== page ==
Commons:Watermarks/old draft

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A watermark is an identifying mark added to an image, usually after creation. Digital watermarks can consist of timestamps, names, digitally added signatures, text, or an image.

Types of watermarks[edit]

Historic captions and signatures[edit]

Artists' signatures on paintings, captions and signatures on historic plates etcetera are not considered watermarks and are not covered by this proposal. The information in the text should in most cases be repeated in the image description. There might be use for a version without the texts, but it should be uploaded under a separate name (see Commons:Overwriting existing files).

Image stamps or logos[edit]

Logos are generally not free (unless specifically released under a free license or too simple for copyright), and adding a logo as a watermark to an image makes it likewise unfree. If an unwatermarked version of the image is available, whether in your possession or from the source, it should be uploaded instead.

Images with unfree watermarks will either have their watermark removed or be deleted. You are welcome to upload an unwatermarked version, but as long as the unfree watermark remains in place the image cannot be hosted here on Commons.

See below for information on dealing with images from another source that contain logos or watermarks.

Signatures and photographer names[edit]

Adding your name directly to the photograph when uploading is strongly discouraged. It detracts from the quality of photographs, and generally the thumbnails used on pages are so small the text is not visible anyway. Your name should be located on the image description page, which is accessible when the thumbnail image is clicked on. You can fill as much information as you like in the "Author" field of the {{Information}} template.

If your image is uploaded several different places online and you have your watermark on other versions, please upload the unmarked version to Commons. When creating images it is advisable to save the original as well as the watermarked version, to avoid having to manually edit images to digitally remove the mark.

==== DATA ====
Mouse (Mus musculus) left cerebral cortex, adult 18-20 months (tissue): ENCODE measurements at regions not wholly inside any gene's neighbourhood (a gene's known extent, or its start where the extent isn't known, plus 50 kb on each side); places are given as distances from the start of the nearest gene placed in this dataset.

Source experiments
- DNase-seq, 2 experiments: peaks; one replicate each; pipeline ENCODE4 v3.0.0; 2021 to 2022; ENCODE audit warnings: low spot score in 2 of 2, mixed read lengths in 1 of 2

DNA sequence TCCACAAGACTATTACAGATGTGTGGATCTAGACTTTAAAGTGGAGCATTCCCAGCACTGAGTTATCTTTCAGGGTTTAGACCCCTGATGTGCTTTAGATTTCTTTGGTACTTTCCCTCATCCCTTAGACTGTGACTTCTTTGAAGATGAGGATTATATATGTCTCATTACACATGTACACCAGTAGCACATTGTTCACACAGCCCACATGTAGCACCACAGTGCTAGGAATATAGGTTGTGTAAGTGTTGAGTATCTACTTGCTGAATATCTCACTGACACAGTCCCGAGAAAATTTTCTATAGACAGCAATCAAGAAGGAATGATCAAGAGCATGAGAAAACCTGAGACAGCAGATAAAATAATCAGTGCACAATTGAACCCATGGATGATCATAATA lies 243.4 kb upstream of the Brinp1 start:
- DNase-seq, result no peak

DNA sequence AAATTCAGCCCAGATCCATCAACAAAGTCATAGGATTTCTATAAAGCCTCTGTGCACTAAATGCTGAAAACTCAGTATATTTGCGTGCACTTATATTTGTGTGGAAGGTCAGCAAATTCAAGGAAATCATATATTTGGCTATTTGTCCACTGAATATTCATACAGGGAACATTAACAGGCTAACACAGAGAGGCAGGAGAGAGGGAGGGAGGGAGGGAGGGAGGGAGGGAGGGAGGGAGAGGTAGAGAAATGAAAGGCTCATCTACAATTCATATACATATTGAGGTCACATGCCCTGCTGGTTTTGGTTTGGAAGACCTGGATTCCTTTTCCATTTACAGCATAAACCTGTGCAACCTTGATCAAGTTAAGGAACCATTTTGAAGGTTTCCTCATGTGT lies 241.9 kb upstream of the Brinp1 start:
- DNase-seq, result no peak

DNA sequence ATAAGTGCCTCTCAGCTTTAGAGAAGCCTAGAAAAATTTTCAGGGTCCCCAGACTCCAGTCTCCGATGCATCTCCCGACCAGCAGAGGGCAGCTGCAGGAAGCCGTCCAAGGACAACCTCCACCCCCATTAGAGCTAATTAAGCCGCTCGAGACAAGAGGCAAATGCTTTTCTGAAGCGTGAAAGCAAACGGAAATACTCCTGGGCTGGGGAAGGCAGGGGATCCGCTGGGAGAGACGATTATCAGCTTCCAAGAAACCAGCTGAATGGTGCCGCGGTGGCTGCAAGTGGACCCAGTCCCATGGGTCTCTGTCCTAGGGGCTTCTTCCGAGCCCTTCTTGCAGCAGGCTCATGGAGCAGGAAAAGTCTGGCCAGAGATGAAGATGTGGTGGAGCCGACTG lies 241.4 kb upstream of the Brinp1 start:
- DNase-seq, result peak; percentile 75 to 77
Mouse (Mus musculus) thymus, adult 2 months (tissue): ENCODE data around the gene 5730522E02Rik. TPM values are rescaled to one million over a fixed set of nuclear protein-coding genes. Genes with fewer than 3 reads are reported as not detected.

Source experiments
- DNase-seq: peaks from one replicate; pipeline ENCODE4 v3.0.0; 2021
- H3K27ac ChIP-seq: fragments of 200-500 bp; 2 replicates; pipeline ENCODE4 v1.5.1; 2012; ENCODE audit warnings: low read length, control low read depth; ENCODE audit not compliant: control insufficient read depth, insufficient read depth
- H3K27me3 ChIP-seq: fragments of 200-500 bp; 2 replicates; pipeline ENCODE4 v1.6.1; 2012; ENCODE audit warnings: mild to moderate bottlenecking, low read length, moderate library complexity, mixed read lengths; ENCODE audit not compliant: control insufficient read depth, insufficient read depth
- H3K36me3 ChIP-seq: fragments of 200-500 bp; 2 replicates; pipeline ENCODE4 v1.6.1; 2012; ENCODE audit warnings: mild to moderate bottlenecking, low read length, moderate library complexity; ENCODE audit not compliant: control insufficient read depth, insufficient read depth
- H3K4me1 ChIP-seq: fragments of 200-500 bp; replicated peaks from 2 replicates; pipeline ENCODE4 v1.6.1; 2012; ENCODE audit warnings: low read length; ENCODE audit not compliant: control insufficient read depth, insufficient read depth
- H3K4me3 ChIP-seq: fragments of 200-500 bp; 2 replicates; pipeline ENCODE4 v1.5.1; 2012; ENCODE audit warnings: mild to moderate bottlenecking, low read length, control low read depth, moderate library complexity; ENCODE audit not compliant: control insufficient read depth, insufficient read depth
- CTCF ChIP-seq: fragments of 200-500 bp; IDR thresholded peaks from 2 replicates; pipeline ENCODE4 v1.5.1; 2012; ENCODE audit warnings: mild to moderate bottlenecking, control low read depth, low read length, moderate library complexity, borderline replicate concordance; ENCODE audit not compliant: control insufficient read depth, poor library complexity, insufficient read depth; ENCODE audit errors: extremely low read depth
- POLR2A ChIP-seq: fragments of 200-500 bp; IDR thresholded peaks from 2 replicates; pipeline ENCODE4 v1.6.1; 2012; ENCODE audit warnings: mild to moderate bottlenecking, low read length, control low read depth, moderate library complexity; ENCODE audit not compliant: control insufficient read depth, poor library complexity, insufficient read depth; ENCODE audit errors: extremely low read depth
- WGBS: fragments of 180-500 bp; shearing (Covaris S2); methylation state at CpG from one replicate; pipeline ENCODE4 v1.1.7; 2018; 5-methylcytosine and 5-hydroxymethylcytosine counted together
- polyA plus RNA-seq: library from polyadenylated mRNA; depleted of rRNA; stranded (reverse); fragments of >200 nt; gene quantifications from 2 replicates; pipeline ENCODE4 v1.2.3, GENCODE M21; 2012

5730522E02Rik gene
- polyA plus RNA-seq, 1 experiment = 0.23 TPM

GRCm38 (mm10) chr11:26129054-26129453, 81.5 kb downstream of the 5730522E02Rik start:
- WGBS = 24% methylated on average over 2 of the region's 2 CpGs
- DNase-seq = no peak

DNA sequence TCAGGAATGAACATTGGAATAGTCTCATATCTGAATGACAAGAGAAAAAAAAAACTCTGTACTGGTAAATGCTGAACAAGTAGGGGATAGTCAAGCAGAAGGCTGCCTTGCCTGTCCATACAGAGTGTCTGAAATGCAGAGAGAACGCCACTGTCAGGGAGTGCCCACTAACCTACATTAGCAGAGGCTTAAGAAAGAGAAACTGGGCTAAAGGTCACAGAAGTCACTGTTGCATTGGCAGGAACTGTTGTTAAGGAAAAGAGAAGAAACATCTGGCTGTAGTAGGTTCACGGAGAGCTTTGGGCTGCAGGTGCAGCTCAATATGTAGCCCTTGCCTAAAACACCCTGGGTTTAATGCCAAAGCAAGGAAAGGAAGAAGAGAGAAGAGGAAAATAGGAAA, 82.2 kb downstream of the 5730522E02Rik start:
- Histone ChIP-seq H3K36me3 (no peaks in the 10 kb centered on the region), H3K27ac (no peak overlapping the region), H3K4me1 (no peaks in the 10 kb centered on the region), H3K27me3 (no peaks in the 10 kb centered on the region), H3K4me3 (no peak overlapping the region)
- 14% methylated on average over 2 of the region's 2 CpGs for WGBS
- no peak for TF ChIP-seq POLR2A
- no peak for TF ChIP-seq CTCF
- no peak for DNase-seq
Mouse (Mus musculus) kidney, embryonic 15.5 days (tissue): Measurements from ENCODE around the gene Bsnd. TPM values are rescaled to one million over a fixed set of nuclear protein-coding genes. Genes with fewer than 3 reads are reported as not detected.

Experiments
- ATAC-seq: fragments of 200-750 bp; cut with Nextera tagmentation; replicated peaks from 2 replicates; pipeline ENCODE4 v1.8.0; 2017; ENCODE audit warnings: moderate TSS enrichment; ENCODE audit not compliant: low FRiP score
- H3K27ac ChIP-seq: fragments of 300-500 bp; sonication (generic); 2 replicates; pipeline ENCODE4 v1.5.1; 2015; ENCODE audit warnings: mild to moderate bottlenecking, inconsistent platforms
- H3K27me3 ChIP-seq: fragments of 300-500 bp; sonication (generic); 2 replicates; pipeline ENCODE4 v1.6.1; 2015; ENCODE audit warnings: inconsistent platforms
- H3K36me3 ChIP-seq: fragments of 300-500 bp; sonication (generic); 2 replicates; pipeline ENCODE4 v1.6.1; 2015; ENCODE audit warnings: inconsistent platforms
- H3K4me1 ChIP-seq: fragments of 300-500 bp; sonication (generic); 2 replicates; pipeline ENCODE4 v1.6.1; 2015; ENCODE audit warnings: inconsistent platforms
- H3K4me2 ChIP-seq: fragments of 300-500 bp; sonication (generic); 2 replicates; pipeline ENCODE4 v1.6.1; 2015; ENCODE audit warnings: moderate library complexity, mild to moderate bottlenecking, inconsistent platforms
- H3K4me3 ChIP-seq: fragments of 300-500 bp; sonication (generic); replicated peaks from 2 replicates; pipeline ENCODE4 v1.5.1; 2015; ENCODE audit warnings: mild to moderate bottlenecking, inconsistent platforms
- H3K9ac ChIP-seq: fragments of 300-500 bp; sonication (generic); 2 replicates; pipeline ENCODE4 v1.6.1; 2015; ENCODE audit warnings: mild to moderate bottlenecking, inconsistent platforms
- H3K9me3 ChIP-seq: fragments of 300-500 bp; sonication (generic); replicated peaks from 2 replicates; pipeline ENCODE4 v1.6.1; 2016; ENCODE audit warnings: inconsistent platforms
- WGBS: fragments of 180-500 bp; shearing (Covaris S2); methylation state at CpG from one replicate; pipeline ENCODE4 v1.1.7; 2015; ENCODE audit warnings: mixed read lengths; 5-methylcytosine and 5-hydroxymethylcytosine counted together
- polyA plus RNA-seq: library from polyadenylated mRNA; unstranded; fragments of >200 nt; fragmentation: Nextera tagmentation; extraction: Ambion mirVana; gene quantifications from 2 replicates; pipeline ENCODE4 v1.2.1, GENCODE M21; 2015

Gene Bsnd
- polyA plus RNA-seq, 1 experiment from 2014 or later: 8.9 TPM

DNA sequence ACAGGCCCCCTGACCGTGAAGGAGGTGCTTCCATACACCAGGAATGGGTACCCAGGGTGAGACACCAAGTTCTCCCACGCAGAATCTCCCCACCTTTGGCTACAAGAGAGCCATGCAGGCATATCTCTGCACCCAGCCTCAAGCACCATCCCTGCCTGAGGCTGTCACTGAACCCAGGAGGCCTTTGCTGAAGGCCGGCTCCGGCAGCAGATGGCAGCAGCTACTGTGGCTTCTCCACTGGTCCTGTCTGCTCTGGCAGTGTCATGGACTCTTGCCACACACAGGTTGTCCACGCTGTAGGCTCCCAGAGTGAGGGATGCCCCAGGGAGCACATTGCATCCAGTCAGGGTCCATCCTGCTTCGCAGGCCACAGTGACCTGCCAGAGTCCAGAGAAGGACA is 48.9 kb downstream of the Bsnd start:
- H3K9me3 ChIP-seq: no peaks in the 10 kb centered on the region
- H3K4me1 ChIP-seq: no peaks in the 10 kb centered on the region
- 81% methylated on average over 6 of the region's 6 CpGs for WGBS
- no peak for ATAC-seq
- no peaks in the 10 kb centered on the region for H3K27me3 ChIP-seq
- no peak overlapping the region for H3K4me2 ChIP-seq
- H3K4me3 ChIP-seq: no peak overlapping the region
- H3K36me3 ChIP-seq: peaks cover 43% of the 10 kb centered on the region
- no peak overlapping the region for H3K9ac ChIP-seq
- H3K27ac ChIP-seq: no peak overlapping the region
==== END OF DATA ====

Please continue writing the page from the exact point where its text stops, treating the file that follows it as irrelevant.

There is an exception to this for works of art by notable artists who conventionally sign their works, such as many old masters.

Website addresses[edit]

Sources should be added in the "Source" field of the {{Information}} template. Website addresses displayed on images amount to advertising or endorsement of the site, and go against Wikimedia Foundation guidelines and policies. Website addresses displayed on images also detract from the neutrality of images, which is a large problem on Wikipedia and other projects.

Please upload unmarked images, and place your information under the "source" or "author" section of the {{information}} template on the image page, which is accessible to people by clicking the image thumbnail on pages it is included in.

Images with website addresses will likely be deleted, unless the watermark can be removed. Images displaying website addresses tend to be considered advertising, and this is out of scope for the Commons.


Metadata displays the time images were taken, leaving physical timestamps on images unnecessary.

Timestamps are often added by cameras at the time the picture is taken. Digital cameras add image creation time to the metadata of the image, but if the option to add timestamps is turned on, a visual stamp is also added to the image. These cannot be removed afterwards except by manual digital editing, which is time-consuming and often produces unsatisfactory results. Cropping can remove information or sections of the image that are desired.